In contrast, the majority of schools in the Mountain West Conference, which SDSU has called home since the conference’s birth in 1999, earn roughly $1 million per year from its partnership with ESPN, CBS, and AT&T Sports Net, according to a report from USA Today.
The accusations from Long are damning, but some voters said he’s not completely off base.
Mark Anderson, the 2016 President of the Football Writers Association of America and a University of Nevada, Las Vegas, football and basketball beat reporter for the Las Vegas Review-Journal, is a voter who agreed with Long’s initial statement but dismissed his overall claims.
“I agree largely with Rocky Long on his greater point about the separation between the Power Five and the Group of Five,” Anderson wrote in an email, “but specifically with this award, those conferences don’t really have anything to do with it. I think it’s more the voters themselves giving the benefit of the doubt to the players from the power conferences.”
Bob Asmussen, a college football columnist at the Illinois-based Champaign News-Gazette, is another voter who dismissed Long’s claims.
“I appreciate Coach Long’s support for his player. But I disagree with the idea that Penny was left out because he plays outside the Power 5,” Asmussen wrote by email. “I cover a team in the Big Ten and I promise I looked at all of the candidates when it came to every award I voted for, regardless of their conference.”
Asmussen said that he voted for Penny to be a finalist.
“Watching Penny played a huge role in my belief that he deserved to be a finalist,” Asmussen said. “It was clear he would be a star at whatever level he played.”
Shawn Harrison, the Sports Editor at the Herald Journal in Logan, Utah, also had Penny as a finalist and did not discredit Long’s assertion.
“All I can say to that is it makes you wonder,” Harrison wrote in an email. “ I know the big schools want to keep the smaller conferences down. They throw a bone now and again like giving a spot in a New Year’s Day bowl with stipulations. I would hope committee members would not be swayed by that.”
Since its inception in 1990, there has been only one Doak Walker Award winner from a school that is currently outside of the Power Five conference – Trevor Cobb, who won the award in 1991 after rushing for 1,692 yards at Rice University.
Rice now plays in Conference USA, but at the time was part of the now-defunct Southwest Conference.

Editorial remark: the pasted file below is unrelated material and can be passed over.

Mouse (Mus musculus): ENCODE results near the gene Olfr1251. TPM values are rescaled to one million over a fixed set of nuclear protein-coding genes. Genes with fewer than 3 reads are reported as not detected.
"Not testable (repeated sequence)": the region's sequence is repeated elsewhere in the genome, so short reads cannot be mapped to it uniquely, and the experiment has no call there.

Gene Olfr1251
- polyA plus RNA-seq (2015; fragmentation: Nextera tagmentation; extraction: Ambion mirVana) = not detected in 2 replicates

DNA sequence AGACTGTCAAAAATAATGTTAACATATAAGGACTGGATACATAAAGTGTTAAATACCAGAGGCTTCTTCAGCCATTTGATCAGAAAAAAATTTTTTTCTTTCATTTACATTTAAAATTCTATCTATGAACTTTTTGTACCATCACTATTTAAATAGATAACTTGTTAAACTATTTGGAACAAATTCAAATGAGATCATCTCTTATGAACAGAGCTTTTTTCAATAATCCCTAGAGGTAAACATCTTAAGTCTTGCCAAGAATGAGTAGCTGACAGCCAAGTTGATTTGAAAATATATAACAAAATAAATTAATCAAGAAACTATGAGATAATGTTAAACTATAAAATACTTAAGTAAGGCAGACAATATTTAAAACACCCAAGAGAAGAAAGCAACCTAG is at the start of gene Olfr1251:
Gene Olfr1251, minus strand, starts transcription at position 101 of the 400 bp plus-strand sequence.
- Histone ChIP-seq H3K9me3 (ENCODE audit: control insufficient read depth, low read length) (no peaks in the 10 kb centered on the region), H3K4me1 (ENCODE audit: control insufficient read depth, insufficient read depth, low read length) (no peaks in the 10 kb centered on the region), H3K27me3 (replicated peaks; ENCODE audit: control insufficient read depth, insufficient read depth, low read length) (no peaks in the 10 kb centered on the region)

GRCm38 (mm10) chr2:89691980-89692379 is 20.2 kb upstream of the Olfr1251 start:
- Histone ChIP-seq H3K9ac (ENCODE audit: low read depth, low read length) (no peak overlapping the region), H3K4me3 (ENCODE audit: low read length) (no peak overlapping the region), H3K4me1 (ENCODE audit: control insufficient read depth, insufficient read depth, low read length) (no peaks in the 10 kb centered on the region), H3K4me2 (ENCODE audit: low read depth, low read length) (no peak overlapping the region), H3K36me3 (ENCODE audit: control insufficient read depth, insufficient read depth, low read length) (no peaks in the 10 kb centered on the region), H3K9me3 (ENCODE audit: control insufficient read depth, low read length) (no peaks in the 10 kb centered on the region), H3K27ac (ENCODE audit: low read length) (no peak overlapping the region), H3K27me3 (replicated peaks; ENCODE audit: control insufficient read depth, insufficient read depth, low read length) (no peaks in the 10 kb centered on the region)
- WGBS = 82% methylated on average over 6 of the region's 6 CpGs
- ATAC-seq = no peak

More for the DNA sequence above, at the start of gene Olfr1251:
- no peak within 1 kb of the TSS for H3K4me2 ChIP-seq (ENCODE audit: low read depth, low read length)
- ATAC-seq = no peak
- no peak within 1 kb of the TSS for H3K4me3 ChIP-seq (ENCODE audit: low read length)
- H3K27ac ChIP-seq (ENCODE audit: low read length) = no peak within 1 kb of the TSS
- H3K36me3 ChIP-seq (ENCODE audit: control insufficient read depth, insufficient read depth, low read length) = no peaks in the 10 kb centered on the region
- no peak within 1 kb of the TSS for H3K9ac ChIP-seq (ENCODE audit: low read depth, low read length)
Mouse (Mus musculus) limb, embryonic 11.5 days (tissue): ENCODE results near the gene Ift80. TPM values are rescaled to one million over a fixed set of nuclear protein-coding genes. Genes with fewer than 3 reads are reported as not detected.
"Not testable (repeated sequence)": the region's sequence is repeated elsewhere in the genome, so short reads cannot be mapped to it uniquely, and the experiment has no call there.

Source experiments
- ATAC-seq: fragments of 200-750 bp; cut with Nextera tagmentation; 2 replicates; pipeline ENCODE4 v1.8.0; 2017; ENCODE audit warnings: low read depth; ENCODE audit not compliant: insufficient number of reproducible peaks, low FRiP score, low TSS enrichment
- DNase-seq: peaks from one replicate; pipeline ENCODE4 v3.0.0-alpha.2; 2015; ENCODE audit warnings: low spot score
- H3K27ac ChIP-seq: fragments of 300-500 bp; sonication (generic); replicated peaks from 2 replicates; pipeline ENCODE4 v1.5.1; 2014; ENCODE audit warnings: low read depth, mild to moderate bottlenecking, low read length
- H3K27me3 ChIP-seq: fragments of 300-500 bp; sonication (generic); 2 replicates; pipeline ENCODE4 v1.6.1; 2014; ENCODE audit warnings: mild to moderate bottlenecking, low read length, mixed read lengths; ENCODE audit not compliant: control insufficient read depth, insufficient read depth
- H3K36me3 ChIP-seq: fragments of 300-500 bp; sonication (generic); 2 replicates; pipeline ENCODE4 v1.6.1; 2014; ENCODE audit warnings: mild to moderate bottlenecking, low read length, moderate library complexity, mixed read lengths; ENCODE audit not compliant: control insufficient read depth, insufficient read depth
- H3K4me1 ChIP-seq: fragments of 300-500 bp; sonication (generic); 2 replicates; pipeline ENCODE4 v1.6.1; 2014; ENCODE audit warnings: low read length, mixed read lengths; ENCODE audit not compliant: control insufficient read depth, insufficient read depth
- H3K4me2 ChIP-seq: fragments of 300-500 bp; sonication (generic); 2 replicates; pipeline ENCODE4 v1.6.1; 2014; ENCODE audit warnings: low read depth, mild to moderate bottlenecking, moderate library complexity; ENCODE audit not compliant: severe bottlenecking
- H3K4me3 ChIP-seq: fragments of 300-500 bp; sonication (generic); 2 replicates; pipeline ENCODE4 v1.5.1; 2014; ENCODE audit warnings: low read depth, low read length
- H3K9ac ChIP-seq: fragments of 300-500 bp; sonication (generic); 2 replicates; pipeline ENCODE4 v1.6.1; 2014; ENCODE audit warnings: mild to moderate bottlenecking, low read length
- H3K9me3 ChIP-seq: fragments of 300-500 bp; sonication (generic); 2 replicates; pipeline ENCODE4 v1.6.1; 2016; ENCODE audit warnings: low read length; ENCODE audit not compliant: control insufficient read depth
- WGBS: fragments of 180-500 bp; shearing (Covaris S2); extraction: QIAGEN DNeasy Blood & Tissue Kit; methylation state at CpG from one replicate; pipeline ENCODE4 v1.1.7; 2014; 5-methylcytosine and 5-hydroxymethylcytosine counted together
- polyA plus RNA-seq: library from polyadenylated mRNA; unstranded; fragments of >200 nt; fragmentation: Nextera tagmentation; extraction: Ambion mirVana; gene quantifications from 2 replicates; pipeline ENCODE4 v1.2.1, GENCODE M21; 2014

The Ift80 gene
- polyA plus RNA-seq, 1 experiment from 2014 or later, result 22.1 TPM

This also isn’t the first time that the Doak Walker Award has been in shrouded in controversy.
Back in 1995-96, Iowa State’s Troy Davis ran for two consecutive 2,000-yard seasons, the only running back in college football to ever accomplish the feat.
Davis never won the Doak Walker Award, and that was the last time Randy Peterson, a senior sports reporter at Iowa’s Des Moines Register, would cast his vote.
“I haven’t voted since that snub,” Peterson wrote in an email.
The three finalists for the Doak Walker Award this season were all from Power Five schools and included Saquon Barkley from Penn State University, Jonathan Taylor from the University of Wisconsin and eventual-winner Bryce Love from Stanford University.
Teddy Greenstein, a sports columnist at the Chicago Tribune, said that he did not vote for Penny to be a Doak Walker finalist, instead choosing the eventual finalists, all of whom he had seen play.
“I voted for Love, Barkley and Taylor as finalists,” Greenstein wrote in an email. “For me, it’s about geography and the players I get to see.”
Greenstein also dismissed the notion that there was a conspiracy against players from non-Power Five schools.
“It’s not like I see any of that Power 5 money!” he wrote.
The Aztecs played only one afternoon game this season, which created a challenge for potential East Coast viewers.
But is it the responsibility of the voter to ensure they are familiar with all the players in the country?
According to Chris Korman, a reporter for USA Today who was a Doak Walker Award voter up until 2010 when he left his position at the Bloomington Herald-Times in Indiana, it isn’t that simple.
“I can tell you that when I did vote for the award, I found it very difficult to make my selections,” Korman wrote in an email. “My focus was almost entirely on covering the Indiana football team and giving my readers an honest and in-depth look at the game, why it went the way it did and what it meant for the program. Perhaps this is a sign of my inadequate attention span or inability to comprehend many things at once, but I barely had time to follow other college football teams, especially ones outside of the Big Ten.”